As DEQMO cannot pay its bills and is in the process of being wound up, Rodney has certainly adopted a “glass-half-full” approach to his financial affairs. Indeed he describes himself as “also a successful businessman, sitting on the board as a Managing Director of several companies”.

We were unable to establish the bona fides of this claim to success and many managing directorships. The other of Rodney’s companies, Elite Grains Pty Ltd, is also insolvent. Still, it must be pleasing for the Prime Minister Malcolm Turnbull to have such an agile and innovative colleague with which to negotiate the nation’s future.


Rodney with the PM

Notwithstanding all of the above, it might be asked if Rodney Culleton is a suitable person to be heading up the government’s inquiry into the financial sector. He owes ANZ $4.3 million.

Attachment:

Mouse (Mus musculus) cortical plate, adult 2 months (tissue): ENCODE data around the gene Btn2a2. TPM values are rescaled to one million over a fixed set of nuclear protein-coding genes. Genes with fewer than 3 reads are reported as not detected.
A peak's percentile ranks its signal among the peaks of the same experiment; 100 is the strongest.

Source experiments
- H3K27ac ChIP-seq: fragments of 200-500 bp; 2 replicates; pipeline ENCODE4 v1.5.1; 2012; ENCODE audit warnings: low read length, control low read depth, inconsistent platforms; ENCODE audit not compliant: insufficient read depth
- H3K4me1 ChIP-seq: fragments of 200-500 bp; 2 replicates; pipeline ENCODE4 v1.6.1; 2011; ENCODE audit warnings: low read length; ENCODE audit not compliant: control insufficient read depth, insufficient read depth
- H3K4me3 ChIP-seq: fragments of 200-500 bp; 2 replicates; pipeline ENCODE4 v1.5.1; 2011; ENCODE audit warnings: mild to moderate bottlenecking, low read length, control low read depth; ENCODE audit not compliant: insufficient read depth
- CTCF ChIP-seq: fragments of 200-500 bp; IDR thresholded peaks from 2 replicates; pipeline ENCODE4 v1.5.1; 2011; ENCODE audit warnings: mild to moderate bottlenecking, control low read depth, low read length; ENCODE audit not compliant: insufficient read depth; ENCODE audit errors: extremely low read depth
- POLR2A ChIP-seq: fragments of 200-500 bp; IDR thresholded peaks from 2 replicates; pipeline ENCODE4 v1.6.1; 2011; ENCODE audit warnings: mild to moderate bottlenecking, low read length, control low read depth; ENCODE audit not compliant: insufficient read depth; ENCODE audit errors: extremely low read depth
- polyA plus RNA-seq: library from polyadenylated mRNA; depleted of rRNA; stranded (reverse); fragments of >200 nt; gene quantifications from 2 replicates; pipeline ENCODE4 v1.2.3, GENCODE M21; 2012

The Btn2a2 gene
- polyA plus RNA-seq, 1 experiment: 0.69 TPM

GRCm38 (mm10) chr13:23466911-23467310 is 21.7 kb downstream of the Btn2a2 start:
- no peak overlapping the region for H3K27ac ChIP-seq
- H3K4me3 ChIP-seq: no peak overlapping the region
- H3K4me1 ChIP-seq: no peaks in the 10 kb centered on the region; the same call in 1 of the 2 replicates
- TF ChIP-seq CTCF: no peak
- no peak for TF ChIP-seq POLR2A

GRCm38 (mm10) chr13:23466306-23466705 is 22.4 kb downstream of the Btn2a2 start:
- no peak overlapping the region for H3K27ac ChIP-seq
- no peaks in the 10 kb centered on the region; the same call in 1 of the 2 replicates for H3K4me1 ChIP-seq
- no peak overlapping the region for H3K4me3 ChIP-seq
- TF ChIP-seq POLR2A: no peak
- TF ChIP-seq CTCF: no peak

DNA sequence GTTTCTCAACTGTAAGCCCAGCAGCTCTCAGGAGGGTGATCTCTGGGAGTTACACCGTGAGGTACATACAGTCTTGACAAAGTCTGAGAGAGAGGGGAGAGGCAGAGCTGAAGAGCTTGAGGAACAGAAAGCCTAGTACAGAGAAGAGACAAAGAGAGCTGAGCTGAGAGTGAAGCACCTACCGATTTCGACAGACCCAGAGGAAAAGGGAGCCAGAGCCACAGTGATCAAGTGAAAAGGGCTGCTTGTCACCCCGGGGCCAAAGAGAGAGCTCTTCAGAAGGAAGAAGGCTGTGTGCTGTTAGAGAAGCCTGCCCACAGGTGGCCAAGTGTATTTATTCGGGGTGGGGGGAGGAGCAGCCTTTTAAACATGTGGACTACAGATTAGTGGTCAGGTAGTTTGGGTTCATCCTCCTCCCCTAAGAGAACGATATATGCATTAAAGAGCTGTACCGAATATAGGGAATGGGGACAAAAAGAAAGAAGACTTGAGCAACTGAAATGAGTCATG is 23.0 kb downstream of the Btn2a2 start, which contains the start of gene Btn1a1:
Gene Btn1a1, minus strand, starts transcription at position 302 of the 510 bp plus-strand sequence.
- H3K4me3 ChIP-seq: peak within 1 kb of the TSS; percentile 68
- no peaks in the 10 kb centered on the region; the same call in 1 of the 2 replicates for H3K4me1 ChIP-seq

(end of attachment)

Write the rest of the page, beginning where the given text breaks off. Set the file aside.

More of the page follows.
It was his anti-bank schtick which got Rodney into the Senate. He appeared in glorious colour as the star of a 60 Minutes investigation, Fighting Back, where he illuminated the plight of farmers fighting the banks (and was charged for stealing the hire car of the ANZ receivers).

Let it never be said that the Australian political landscape is lacking in light, movement and colour.

The anomalies in Rodney Culleton’s declaration of financial affairs to the Australian Electoral Commission include the following omissions:

1. His claim against DEQMO Pty Ltd for $450,000 for unpaid wages.

2. The judgment against him from Dick Lester for circa $203,000.

3. The claim against him by PCL (ANZ) for circa $4.3 million.

4. His shareholding in Elite Grains Pty Ltd.

5. The $100,000 he owes Dick Lester (in addition to the $203,000 judgement in favour of Dick Lester.

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Michael West

Michael West

Michael West established to focus on journalism of high public interest, particularly the rising power of corporations over democracy. Formerly a journalist and editor at Fairfax newspapers and a columnist at News Corp, West was appointed Adjunct Associate Professor at the University of Sydney’s School of Social and Political Sciences. You can follow Michael on Twitter @MichaelWestBiz.


  1. Avatar

    I take sides only with the facts!

    “ANZ Bank’s Trustee – PCL”? Since when? Browning & Anor v ANZ (2014) QCA 43